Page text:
Science Fair Project Encyclopedia
In J. R. R. Tolkien's fictional Middle-earth, the Anduin or Great River of Wilderland is the longest river in the Third Age (the original Sindarin name means Long River), rising east of the Misty Mountains and flowing south through Wilderland and eastern Gondor. Gondor's ancient capital Osgiliath straddles the river; after the fall of Osgiliath the river effectively marks the eastern limit of Gondor's influence. South of Osgiliath the river turns south west, past the harbour of Harlond close to the Rammas Echor south of Minas Tirith (Barbara Strachey, in Journeys of Frodo, places the harbour just outside the wall), and flows out of a broad delta to the Bay of Belfalas and the Sundering Sea.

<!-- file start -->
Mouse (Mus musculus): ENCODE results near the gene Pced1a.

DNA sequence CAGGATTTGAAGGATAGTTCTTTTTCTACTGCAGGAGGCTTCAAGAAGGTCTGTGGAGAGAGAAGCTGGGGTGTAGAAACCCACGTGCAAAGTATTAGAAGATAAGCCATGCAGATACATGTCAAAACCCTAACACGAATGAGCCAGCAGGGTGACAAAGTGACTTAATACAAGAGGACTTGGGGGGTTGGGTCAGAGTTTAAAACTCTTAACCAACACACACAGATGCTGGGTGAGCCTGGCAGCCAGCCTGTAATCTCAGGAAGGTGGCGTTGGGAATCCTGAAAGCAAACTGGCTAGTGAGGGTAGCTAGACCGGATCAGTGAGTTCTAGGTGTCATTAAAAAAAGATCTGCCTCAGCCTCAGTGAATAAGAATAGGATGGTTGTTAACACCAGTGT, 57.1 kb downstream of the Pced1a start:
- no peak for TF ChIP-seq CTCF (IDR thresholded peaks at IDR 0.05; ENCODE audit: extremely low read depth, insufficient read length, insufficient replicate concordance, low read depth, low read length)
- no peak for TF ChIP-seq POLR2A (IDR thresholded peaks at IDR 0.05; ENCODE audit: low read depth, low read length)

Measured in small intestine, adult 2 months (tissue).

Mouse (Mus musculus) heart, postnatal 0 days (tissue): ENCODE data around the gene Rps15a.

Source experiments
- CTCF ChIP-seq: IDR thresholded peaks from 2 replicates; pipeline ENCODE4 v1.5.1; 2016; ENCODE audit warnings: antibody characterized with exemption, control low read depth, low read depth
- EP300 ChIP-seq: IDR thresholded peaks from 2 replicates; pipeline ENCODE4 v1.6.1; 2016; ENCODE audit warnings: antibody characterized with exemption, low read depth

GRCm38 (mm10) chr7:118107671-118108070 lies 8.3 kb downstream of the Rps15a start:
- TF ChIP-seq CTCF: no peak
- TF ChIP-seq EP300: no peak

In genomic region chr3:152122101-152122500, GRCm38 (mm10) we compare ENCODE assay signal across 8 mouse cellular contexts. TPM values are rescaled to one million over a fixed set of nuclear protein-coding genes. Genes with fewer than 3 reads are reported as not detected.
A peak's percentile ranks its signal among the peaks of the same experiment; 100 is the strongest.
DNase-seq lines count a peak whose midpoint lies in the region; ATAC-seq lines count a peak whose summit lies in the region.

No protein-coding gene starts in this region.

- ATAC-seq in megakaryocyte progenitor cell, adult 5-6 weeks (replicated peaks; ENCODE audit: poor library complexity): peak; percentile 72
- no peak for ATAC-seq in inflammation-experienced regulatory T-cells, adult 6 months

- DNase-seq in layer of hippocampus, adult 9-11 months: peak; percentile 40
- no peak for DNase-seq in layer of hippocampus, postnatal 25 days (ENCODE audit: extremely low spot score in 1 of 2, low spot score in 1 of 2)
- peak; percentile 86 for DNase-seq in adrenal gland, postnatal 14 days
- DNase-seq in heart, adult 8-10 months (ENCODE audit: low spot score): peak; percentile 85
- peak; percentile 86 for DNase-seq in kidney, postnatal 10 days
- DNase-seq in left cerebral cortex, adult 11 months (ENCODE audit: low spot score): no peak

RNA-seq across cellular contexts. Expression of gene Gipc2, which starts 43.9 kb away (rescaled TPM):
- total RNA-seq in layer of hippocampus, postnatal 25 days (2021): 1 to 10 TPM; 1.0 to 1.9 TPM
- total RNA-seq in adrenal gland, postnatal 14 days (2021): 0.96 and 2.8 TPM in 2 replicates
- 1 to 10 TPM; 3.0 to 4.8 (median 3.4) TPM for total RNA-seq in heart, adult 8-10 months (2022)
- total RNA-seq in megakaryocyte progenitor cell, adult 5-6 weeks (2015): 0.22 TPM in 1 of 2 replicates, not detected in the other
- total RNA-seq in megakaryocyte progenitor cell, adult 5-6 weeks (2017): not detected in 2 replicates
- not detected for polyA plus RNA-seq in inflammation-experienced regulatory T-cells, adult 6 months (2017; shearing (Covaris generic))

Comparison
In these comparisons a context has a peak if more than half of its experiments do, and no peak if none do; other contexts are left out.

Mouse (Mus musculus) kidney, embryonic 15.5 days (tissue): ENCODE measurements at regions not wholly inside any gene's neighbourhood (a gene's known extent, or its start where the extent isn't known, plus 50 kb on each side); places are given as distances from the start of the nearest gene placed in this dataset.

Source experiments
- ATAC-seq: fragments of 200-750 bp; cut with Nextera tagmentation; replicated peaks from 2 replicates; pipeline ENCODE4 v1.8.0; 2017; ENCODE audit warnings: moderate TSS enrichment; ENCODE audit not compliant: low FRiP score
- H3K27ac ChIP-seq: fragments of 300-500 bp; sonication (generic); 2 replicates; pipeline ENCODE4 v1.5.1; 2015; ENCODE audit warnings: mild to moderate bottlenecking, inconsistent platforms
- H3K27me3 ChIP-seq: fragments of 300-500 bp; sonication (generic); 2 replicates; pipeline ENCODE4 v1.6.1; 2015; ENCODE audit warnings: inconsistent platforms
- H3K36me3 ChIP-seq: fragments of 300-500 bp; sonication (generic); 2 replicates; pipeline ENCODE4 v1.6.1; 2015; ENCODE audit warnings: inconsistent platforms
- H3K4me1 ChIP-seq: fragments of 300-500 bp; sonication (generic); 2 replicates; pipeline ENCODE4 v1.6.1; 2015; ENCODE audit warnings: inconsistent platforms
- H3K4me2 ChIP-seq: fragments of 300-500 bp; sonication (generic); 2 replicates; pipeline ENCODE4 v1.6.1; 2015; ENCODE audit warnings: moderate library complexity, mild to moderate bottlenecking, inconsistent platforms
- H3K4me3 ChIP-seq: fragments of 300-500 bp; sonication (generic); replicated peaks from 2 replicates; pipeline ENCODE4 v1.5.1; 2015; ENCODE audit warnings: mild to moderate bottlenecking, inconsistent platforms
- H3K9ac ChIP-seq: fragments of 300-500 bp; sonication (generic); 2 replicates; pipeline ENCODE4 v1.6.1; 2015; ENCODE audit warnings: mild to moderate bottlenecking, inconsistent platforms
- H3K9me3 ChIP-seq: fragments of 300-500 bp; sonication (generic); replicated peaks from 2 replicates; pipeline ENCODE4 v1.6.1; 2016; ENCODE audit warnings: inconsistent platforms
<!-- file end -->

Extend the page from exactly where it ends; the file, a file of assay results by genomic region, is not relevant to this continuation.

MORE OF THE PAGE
It was in the Gladden Fields in the northern reaches of Anduin that Isildur was slain and the One Ring lost; and it was there, more than two millennia later, that Déagol found the Ring and Sméagol took it from him.
The Anduin begins as two different streams in the Ered Mithrin, both called "Langwell" by the Éothéod when they lived in the triangle of land formed by it. Their old capital Framsburg was built at the confluence of these streams where the Anduin proper began.
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